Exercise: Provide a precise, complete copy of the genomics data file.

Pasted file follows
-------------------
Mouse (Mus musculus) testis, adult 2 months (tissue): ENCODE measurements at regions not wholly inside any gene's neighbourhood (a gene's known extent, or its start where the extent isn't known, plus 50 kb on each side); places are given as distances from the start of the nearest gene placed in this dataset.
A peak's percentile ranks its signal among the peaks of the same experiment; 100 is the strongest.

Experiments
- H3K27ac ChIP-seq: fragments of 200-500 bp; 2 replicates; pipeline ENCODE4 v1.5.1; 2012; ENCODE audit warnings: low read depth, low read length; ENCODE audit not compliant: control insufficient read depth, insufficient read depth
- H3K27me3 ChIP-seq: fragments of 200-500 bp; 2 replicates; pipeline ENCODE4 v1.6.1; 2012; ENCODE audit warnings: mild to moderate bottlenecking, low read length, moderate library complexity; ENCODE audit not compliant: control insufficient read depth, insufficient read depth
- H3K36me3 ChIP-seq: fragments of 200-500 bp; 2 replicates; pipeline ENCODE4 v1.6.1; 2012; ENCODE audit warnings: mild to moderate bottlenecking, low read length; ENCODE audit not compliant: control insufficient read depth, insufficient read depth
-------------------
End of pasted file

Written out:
Mouse (Mus musculus) testis, adult 2 months (tissue): ENCODE measurements at regions not wholly inside any gene's neighbourhood (a gene's known extent, or its start where the extent isn't known, plus 50 kb on each side); places are given as distances from the start of the nearest gene placed in this dataset.
A peak's percentile ranks its signal among the peaks of the same experiment; 100 is the strongest.

Experiments
- H3K27ac ChIP-seq: fragments of 200-500 bp; 2 replicates; pipeline ENCODE4 v1.5.1; 2012; ENCODE audit warnings: low read depth, low read length; ENCODE audit not compliant: control insufficient read depth, insufficient read depth
- H3K27me3 ChIP-seq: fragments of 200-500 bp; 2 replicates; pipeline ENCODE4 v1.6.1; 2012; ENCODE audit warnings: mild to moderate bottlenecking, low read length, moderate library complexity; ENCODE audit not compliant: control insufficient read depth, insufficient read depth
- H3K36me3 ChIP-seq: fragments of 200-500 bp; 2 replicates; pipeline ENCODE4 v1.6.1; 2012; ENCODE audit warnings: mild to moderate bottlenecking, low read length; ENCODE audit not compliant: control insufficient read depth, insufficient read depth